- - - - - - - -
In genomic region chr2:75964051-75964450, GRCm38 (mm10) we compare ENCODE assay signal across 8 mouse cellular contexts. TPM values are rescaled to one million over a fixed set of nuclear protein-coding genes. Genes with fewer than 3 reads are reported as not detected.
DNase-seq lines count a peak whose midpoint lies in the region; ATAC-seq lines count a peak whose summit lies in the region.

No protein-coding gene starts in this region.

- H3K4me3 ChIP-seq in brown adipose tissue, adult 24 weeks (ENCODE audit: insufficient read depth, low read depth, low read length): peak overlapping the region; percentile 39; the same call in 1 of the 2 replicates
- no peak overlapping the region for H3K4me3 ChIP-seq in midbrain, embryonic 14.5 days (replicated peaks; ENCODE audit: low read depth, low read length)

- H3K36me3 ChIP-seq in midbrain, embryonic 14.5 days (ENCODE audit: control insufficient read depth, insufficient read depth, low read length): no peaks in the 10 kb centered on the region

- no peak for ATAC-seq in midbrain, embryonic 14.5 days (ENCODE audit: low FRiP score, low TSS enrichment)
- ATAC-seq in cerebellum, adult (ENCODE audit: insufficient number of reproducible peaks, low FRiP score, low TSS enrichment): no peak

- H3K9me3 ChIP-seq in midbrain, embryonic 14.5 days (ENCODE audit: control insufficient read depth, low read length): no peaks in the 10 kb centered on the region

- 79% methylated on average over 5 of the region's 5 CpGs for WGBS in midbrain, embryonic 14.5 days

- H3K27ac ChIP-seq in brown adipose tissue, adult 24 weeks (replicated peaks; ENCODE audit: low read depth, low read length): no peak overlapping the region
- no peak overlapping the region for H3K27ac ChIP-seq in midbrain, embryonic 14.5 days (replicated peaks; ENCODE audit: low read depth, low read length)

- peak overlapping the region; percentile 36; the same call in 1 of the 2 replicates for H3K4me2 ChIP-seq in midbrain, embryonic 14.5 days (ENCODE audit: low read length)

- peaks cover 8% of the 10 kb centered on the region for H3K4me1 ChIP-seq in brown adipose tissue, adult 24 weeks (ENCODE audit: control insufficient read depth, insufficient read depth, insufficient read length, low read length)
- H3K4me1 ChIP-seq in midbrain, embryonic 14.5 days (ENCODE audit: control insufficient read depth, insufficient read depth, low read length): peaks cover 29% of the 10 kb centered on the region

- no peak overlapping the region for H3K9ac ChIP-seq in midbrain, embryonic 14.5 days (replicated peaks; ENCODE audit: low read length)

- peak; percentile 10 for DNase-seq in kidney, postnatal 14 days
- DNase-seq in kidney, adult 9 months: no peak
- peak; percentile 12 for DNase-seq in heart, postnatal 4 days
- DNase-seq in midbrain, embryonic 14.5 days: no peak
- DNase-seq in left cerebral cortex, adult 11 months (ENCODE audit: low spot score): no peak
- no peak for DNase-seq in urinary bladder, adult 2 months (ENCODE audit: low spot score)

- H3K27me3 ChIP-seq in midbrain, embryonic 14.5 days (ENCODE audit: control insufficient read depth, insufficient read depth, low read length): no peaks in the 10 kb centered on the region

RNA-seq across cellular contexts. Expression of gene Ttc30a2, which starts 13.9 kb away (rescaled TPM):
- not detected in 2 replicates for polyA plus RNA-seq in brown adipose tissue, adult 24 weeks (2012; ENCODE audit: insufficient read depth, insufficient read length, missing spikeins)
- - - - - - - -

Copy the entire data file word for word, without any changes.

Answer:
In genomic region chr2:75964051-75964450, GRCm38 (mm10) we compare ENCODE assay signal across 8 mouse cellular contexts. TPM values are rescaled to one million over a fixed set of nuclear protein-coding genes. Genes with fewer than 3 reads are reported as not detected.
DNase-seq lines count a peak whose midpoint lies in the region; ATAC-seq lines count a peak whose summit lies in the region.

No protein-coding gene starts in this region.

- H3K4me3 ChIP-seq in brown adipose tissue, adult 24 weeks (ENCODE audit: insufficient read depth, low read depth, low read length): peak overlapping the region; percentile 39; the same call in 1 of the 2 replicates
- no peak overlapping the region for H3K4me3 ChIP-seq in midbrain, embryonic 14.5 days (replicated peaks; ENCODE audit: low read depth, low read length)

- H3K36me3 ChIP-seq in midbrain, embryonic 14.5 days (ENCODE audit: control insufficient read depth, insufficient read depth, low read length): no peaks in the 10 kb centered on the region

- no peak for ATAC-seq in midbrain, embryonic 14.5 days (ENCODE audit: low FRiP score, low TSS enrichment)
- ATAC-seq in cerebellum, adult (ENCODE audit: insufficient number of reproducible peaks, low FRiP score, low TSS enrichment): no peak

- H3K9me3 ChIP-seq in midbrain, embryonic 14.5 days (ENCODE audit: control insufficient read depth, low read length): no peaks in the 10 kb centered on the region

- 79% methylated on average over 5 of the region's 5 CpGs for WGBS in midbrain, embryonic 14.5 days

- H3K27ac ChIP-seq in brown adipose tissue, adult 24 weeks (replicated peaks; ENCODE audit: low read depth, low read length): no peak overlapping the region
- no peak overlapping the region for H3K27ac ChIP-seq in midbrain, embryonic 14.5 days (replicated peaks; ENCODE audit: low read depth, low read length)

- peak overlapping the region; percentile 36; the same call in 1 of the 2 replicates for H3K4me2 ChIP-seq in midbrain, embryonic 14.5 days (ENCODE audit: low read length)

- peaks cover 8% of the 10 kb centered on the region for H3K4me1 ChIP-seq in brown adipose tissue, adult 24 weeks (ENCODE audit: control insufficient read depth, insufficient read depth, insufficient read length, low read length)
- H3K4me1 ChIP-seq in midbrain, embryonic 14.5 days (ENCODE audit: control insufficient read depth, insufficient read depth, low read length): peaks cover 29% of the 10 kb centered on the region

- no peak overlapping the region for H3K9ac ChIP-seq in midbrain, embryonic 14.5 days (replicated peaks; ENCODE audit: low read length)

- peak; percentile 10 for DNase-seq in kidney, postnatal 14 days
- DNase-seq in kidney, adult 9 months: no peak
- peak; percentile 12 for DNase-seq in heart, postnatal 4 days
- DNase-seq in midbrain, embryonic 14.5 days: no peak
- DNase-seq in left cerebral cortex, adult 11 months (ENCODE audit: low spot score): no peak
- no peak for DNase-seq in urinary bladder, adult 2 months (ENCODE audit: low spot score)

- H3K27me3 ChIP-seq in midbrain, embryonic 14.5 days (ENCODE audit: control insufficient read depth, insufficient read depth, low read length): no peaks in the 10 kb centered on the region

RNA-seq across cellular contexts. Expression of gene Ttc30a2, which starts 13.9 kb away (rescaled TPM):
- not detected in 2 replicates for polyA plus RNA-seq in brown adipose tissue, adult 24 weeks (2012; ENCODE audit: insufficient read depth, insufficient read length, missing spikeins)